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10 Exotic Super Fruits You Probably Aren’t Eating (But Should Be!)

Written By Admin on Monday, April 18, 2016 | 6:50:00 PM

Apples, oranges, bananas, and watermelon. These are some of the fruit you commonly see browsing through the supermarket, but what about the fruit you don’t see? Although it may seem like you have a wide variety of choices, there are many exotic super fruits that you probably aren’t eating.

The world is full of amazing, delicious fruit – and on my recent trip to Costa Rica I had the privilege of enjoying just a sample of Mother Nature’s bounty.
A lot of these fruits can be found in Asian grocery stores – all it takes is a phone call and some patience. These fruits are also found throughout Central America, South America and Asia (if you ever happen to go there!).
Here are 10 exotic super fruits you probably aren’t eating!

Cherimoya (Custard Apple)

This magical fruit that tastes like a cross between a banana and a pineapple is a must on your list of fruits to try. It is thought to be native to Ecuador, Colombia, Peru and Bolivia. I had the pleasure of trying it down in Costa Rica, and even in my home town, Winnipeg, Manitoba. The creamy texture is to die for – I could eat these endlessly if they weren’t so expensive!





Rambutan
This funky-looking fruit is native to Malaysia and other regions of Southeast Asia like Thailand. The outside may look intimidating, but once you get inside, you’ll be pleased to find a grape-like translucent fruit with a sweet and mildly acidic flavour that just so happens to taste like a grape too!

Biriba (Rollinia)

If you haven’t tried a biriba, then you need to get down to Costa Rica, stat! This fruit tastesjust like if not better than a lemon meringue pie (the lemon filling, that is). The texture is creamy similar to that of pudding! The fruits are delicate, so once they’re picked, they need to be eaten fast (which is why they usually can’t be found in North America). These fruits are found in Central America, like Costa Rica, and also South America, like Brazil.

Durian
Regarded by many people in southeast Asia as the “king of fruits”, the durian is one incredible fruit. It is covered in spikes and has a very strong odour, but tastes like a sweet custard with a hint of almonds, and has the texture of a rich custard. Some people think the durian has a sweet fragrance, while others find the aroma revolting. The durian is found all throughout Thailand and Indonesia, but can be found throughout North America in Asian stores or even large supermarkets.

Jackfruit

The jackfruit is a species of tree in theArtocarpus genus of the mulberry family. It is native to parts of Southeast Asia, but is thought to have originated in the rain forests of India. I’ve personally found it in Costa Rica, grown by my friend Eric on his farm Jewel of the Sun (La Joya del Sol). This massive fruit must be eaten when it is totally ripe or you’ll get mouthfuls of sticky latex. They taste exactly like juicy fruit bubblegum and have been compared to a cross between the flavours of an apple, pineapple, mango and banana.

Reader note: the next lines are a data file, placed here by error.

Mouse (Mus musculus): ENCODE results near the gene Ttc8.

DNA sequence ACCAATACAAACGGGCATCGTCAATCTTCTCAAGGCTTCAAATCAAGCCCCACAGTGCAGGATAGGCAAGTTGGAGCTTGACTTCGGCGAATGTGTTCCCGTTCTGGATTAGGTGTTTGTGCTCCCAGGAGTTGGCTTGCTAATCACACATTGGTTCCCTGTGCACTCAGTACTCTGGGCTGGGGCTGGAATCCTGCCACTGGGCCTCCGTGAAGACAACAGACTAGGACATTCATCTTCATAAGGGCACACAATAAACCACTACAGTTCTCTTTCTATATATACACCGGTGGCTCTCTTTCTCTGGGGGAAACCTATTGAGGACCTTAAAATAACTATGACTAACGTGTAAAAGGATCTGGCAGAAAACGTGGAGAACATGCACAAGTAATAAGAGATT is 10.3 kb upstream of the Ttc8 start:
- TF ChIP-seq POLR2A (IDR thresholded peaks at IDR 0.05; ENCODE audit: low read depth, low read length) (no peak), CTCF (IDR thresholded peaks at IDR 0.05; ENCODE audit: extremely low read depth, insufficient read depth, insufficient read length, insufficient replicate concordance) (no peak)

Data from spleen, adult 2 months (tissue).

Sapodilla
This maple-sugar tasting fruit is native to southern Mexico, Central America and the Caribbean. However, it is grown in large quantities in India, Thailand, Malaysia, Cambodia, Indonesia, Bangladesh and Mexico. The outside of the fruit is papery and the fruit itself is pale yellow to earthy brown. It has a grainy texture similar to that of a pear, and tastes like a mix between caramel, brown sugar, and maple syrup.
Mamey Sapote

One of my favourite fruits, the mamey sapote. It is native to Central America, and has even been cultivated in Southern Florida (lucky you guys!). This fruit may look ugly on the outside, but the fruit inside is a bright orangey-red hue with a texture that is creamy and soft. It tastes similar to that of a baked sweet potato, but so much better. Almost like a sweet potato mixed with marshmallows and maple syrup. They are incredibly high in carotenoids, vitamin B6 and C.
Mangosteen
Mangosteen grow mainly in Southeast Asia, and also in tropical South American countries like Colombia. It has been studied for its incredible abilities to help prevent cancer. Once you get past the hard, dark purple exocarp on the outside, the fruit inside is bright white and tastes like a tangy, juicy marshmallow. It is slightly fibrous, but at the same time soft and supple. I’ve found them in Asian food stores around Winnipeg on occasion.

Soursop

Known for its cancer-healing abilities, the soursop isn’t very sour at all. I had the pleasure of tasting it in Costa Rica and was pleasantly surprised. The fruit itself is very fibrous, and tastes similar to a pineapple mixed with strawberries and oranges with underlying notes of coconut. It is native to Mexico, Cuba, Central America, and northern South America. It looks similar to a cherimoya and is actually in the same genus as the cherimoya and papaya.
Miracle fruit
The miracle fruit is just that – a miracle. It is a bright red berry, that when eaten, makes sour foods like lemons, limes, and tomatoes taste sweet! While I was down in Costa Rica I got to try the berry and when I ate a lemon, it was sweet! Almost too sweet. This effect is due to miraculin, a glycoprotein in the berry. Miraculin is not sweet, but when the taste buds are exposed to this substance, acidic foods that are normally sour are perceived as sweet. This effect can last up to an hour!

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